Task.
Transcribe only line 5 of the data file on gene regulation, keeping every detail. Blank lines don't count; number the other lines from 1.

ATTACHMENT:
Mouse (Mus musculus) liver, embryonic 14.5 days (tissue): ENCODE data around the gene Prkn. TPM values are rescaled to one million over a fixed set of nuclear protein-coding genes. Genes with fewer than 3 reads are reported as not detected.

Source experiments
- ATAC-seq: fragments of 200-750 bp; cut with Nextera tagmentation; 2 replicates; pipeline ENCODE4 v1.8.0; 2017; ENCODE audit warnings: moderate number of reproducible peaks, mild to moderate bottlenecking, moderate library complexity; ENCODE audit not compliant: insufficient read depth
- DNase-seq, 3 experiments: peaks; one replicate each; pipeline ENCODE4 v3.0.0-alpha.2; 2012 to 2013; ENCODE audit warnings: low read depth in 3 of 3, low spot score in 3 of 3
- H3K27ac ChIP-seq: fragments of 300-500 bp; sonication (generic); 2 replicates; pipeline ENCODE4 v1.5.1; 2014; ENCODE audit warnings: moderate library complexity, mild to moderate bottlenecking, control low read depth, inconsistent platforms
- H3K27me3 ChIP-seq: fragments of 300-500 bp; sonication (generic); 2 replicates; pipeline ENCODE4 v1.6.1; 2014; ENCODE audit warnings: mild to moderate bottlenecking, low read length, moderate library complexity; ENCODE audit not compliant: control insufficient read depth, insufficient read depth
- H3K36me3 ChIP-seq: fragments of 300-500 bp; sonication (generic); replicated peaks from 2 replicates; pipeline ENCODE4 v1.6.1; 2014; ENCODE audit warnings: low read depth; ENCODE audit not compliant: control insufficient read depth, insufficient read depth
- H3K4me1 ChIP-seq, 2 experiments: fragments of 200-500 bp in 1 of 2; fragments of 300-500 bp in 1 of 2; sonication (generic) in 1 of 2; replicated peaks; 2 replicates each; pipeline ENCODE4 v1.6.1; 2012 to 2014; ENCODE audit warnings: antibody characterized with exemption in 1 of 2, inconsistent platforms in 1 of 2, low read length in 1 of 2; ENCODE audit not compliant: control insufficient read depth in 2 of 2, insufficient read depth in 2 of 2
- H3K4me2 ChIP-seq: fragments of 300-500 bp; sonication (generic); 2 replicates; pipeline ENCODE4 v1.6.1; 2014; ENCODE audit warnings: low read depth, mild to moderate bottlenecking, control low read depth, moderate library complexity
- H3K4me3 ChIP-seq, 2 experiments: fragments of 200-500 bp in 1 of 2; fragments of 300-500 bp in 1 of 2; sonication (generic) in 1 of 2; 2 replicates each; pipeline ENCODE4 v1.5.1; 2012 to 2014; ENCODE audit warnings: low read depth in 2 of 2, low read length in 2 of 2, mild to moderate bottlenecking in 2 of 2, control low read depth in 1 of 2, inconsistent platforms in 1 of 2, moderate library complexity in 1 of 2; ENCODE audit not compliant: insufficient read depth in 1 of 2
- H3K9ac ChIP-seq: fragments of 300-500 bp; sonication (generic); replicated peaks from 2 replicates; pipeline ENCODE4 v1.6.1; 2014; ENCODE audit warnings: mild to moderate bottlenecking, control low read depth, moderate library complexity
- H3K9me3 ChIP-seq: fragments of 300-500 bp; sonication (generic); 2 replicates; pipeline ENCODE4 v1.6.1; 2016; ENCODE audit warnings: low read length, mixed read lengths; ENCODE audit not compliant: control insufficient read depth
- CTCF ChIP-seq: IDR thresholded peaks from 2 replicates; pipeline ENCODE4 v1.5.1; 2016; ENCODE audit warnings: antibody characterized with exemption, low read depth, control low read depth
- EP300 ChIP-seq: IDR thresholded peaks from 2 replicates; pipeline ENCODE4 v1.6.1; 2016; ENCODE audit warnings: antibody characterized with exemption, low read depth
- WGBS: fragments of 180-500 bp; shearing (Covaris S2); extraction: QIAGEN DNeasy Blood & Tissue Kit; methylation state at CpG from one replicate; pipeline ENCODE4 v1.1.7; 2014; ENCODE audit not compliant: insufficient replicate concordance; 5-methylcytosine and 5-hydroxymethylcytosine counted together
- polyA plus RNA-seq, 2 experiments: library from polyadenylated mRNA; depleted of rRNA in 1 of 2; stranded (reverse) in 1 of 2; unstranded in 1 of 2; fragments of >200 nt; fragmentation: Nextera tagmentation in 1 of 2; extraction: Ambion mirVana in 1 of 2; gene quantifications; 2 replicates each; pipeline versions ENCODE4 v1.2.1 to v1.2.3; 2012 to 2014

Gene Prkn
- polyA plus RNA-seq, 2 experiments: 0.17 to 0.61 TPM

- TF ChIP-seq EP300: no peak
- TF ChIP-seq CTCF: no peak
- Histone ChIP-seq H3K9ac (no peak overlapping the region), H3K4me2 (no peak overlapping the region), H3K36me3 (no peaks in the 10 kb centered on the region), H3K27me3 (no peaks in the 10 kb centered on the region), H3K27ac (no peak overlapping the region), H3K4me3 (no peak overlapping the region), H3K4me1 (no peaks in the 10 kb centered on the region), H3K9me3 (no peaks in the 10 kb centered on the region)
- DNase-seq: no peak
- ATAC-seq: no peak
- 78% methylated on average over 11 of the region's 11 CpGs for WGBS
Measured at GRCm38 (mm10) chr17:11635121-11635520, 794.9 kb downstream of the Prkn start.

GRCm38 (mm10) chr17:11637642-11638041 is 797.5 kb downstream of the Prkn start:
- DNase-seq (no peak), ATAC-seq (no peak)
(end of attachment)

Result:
- H3K27ac ChIP-seq: fragments of 300-500 bp; sonication (generic); 2 replicates; pipeline ENCODE4 v1.5.1; 2014; ENCODE audit warnings: moderate library complexity, mild to moderate bottlenecking, control low read depth, inconsistent platforms